Over the last several years organizations, especially in Silicon Valley, compete with each other by offering expanded parental leave benefits or unlimited PTO policies as a way to attract and retain talent. Over the last several months the newest growing trend in leave benefits is offering expanded time off for bereavement.
In February of 2017, Facebook announced the latest expansion to their benefits package which now includes 20 days of paid time off for employees mourning the death of an immediate family member and 10 days for that of a member of their extended family. The expanded bereavement leave benefit doubles the amount of paid bereavement leave that was available before.
The decision to expand Facebook’s bereavement leave followed the unexpected loss of Dave Goldberg, the spouse of Facebook’s COO Sheryl Sandberg two years ago in 2015. Since the death of her husband, Sheryl has very publicly spoken about death and mourning and has recently released a book that she co-wrote with Wharton professor Adam Grant called Option B: Facing Adversity, Building Resilience, and Finding Joy which focuses on coping and loss.
Facebook is also instituting paid family sick time — three days to care for a family member with a short-term illness, such as a child with the flu, and paid family leave, which allows employees to take up to six weeks of paid leave within a rolling 12-month period to be with an ill family member.
"People should be able both to work and be there for their families," Sandberg wrote in a Facebook post. "We need public policies that make it easier for people to care for their children and aging parents and for families to mourn and heal after loss."
Following Facebook’s lead, Mastercard also has made the decision to expand their bereavement leave policy for employees who experience the loss of a family member. In July 2017, Mastercard announced that employees will be able to take up to 20 paid days off for the loss of a spouse, domestic partner, or child; 10 days for the loss of a parent, grandparent, or sibling; and five days for all other extended family, including aunts and uncles.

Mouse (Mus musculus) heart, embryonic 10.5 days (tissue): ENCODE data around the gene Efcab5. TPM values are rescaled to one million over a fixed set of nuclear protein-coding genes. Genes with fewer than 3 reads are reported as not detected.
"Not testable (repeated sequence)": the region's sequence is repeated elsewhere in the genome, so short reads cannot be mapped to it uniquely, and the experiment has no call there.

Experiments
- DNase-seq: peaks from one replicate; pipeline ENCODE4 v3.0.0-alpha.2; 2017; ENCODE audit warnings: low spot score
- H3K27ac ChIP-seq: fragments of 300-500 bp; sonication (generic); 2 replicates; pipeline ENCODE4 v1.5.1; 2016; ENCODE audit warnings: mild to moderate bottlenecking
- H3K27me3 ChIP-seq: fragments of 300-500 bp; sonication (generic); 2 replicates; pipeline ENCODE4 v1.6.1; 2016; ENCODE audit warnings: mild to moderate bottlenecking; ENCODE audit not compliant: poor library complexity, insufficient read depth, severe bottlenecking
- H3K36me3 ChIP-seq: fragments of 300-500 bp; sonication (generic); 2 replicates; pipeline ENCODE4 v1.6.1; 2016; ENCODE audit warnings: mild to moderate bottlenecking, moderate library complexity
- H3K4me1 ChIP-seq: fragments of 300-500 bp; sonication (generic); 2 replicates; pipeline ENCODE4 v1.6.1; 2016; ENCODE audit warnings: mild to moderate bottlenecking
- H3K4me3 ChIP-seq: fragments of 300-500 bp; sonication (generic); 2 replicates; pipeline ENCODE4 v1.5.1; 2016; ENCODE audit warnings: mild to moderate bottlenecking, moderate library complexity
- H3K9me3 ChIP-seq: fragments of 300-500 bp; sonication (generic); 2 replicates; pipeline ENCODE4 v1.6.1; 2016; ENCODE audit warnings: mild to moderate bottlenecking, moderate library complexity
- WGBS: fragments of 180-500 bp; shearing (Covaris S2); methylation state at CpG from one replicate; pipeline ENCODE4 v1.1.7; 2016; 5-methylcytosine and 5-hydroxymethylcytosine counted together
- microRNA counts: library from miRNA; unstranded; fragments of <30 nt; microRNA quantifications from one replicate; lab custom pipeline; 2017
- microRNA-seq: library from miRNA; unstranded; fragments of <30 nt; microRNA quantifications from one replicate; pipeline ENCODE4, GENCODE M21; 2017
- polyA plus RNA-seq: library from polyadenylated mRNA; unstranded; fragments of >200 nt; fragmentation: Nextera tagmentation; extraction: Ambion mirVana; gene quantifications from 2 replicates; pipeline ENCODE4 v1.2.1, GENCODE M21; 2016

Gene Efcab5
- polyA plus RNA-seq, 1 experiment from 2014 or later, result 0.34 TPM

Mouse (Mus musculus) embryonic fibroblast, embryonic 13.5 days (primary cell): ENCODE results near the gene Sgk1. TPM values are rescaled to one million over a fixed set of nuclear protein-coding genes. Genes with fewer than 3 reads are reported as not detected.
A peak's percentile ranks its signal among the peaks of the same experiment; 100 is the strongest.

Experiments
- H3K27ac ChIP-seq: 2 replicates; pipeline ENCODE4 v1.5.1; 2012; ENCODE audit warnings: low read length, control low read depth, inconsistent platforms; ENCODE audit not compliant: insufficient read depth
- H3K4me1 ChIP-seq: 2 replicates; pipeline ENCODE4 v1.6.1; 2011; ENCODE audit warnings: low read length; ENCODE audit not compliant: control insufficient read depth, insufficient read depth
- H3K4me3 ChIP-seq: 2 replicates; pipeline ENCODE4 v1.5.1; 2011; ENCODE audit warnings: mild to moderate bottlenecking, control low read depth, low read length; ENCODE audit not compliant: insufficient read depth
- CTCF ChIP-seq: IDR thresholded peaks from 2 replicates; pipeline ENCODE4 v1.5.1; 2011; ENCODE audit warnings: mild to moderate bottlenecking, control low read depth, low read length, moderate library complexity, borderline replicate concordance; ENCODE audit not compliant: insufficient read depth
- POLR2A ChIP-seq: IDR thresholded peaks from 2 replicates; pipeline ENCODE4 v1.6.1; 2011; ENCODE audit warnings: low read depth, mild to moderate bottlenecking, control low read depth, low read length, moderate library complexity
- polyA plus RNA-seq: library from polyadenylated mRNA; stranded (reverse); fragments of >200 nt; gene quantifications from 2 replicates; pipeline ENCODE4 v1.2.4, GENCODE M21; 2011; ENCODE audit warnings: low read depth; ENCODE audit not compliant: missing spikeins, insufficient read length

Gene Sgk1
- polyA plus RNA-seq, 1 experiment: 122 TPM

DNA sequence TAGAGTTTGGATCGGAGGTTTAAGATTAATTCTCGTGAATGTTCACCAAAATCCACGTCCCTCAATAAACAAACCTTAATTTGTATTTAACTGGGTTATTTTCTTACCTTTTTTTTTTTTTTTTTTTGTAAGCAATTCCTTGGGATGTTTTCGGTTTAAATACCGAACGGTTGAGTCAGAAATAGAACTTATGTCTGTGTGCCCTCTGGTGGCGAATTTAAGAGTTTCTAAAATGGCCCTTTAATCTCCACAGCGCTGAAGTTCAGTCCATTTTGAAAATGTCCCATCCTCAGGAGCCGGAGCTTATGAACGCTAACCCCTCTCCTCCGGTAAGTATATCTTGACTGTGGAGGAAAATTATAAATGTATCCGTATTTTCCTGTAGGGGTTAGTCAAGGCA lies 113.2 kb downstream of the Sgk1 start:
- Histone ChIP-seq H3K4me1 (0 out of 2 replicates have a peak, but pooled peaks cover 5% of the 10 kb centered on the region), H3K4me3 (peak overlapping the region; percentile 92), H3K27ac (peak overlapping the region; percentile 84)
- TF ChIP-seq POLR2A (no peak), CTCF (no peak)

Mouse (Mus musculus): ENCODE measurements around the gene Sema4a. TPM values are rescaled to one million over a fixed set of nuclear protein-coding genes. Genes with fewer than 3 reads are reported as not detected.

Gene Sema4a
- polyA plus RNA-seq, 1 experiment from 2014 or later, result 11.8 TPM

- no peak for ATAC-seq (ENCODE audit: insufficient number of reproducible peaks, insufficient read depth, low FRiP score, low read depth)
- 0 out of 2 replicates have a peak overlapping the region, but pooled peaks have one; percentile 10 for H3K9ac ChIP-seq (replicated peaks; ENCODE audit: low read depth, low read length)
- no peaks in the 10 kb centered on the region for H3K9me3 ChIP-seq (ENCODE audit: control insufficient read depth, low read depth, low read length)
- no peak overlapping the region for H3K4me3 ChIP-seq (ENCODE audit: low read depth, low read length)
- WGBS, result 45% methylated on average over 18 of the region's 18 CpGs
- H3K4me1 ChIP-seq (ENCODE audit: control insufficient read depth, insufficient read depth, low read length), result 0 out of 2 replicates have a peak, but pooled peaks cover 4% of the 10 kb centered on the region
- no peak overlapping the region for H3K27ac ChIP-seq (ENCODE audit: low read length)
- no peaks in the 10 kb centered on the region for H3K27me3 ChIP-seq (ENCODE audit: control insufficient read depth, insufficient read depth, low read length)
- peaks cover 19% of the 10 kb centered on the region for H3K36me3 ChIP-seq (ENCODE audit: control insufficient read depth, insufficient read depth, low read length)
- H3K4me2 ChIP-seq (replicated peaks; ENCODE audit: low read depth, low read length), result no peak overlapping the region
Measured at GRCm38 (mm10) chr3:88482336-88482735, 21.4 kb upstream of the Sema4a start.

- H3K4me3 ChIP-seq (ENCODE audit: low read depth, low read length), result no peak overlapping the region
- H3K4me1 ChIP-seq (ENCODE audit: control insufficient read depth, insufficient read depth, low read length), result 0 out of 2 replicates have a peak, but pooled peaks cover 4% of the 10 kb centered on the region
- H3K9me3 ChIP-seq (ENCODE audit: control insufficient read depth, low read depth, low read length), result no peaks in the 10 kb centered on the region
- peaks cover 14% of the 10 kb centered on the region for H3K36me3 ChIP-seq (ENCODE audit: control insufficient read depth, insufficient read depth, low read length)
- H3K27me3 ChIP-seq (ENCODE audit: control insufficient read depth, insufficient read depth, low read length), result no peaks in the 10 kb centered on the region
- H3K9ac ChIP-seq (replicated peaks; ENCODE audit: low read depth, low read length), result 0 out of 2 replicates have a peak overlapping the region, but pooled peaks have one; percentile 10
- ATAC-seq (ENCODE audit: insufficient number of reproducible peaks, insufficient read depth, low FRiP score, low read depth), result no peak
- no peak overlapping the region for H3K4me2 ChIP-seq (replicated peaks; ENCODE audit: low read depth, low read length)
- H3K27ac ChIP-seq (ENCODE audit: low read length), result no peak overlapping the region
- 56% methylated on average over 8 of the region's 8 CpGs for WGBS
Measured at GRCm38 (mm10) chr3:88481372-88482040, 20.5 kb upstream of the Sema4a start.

According to Rosanne Cuje, Mastercard’s Vice President of Total Rewards, “We believe that no amount of time is enough when you lose a loved one. That’s why the company is not only focused on days of leave but also ensuring that some of the other everyday things are taken care of – for example, our health insurance policy ensures that in case an employee passes away, their family can stay covered up to 1 ½ years.”
Sandberg’s husband was the CEO of SurveyMonkey, and the organization also joins Facebook and Mastercard with the same 20 days of paid bereavement leave for the death of an immediate family member and 10 days for an extended family member. Sandberg is currently on the board of SurveyMonkey.
The Fair Labor Standards Act (FLSA) does not require employers to provide their employees paid leave to mourn the death of a family member or to attend a funeral. According to the U.S. Bureau of Labor Statistics, about 60% of all workers and 71% of full-time workers are currently offered bereavement leave. Most policies are typically limited to three days for the death of an immediate family member and one day for extended family members.
ASE’s 2017/2018 Policy and Benefits Survey provides the following details about Michigan employer bereavement leave policies:
· 2.5% of employers provide their non-exempt clerical and technical employees and 3.2% of employers provide their exempt supervisory, managerial and professional employees with 1-2 days of bereavement leave.
· 69% of employers provide 3-4 days of bereavement leave to both non-exempt clerical and technical employees along with their exempt supervisory managerial and professional employees.
· Approximately 20% of employers provide five days of bereavement leave to both non-exempt clerical and technical employees along with their exempt supervisory managerial and professional employees.
· Only 1% of employers provide more than five days of paid bereavement leave.
It is inevitable that employees at some point in their career will have to deal with the loss of a loved one. Grief in the workplace is a widely overlooked issue and can cause a loss of productivity and workplace disruption for employers. Providing adequate bereavement time off benefits for employees can have a large impact on workplace culture and boosting employee engagement and productivity.
Sources: Fortune 2/7/2017, Business Insider 8/7/2017, Talent Daily 7/19/2017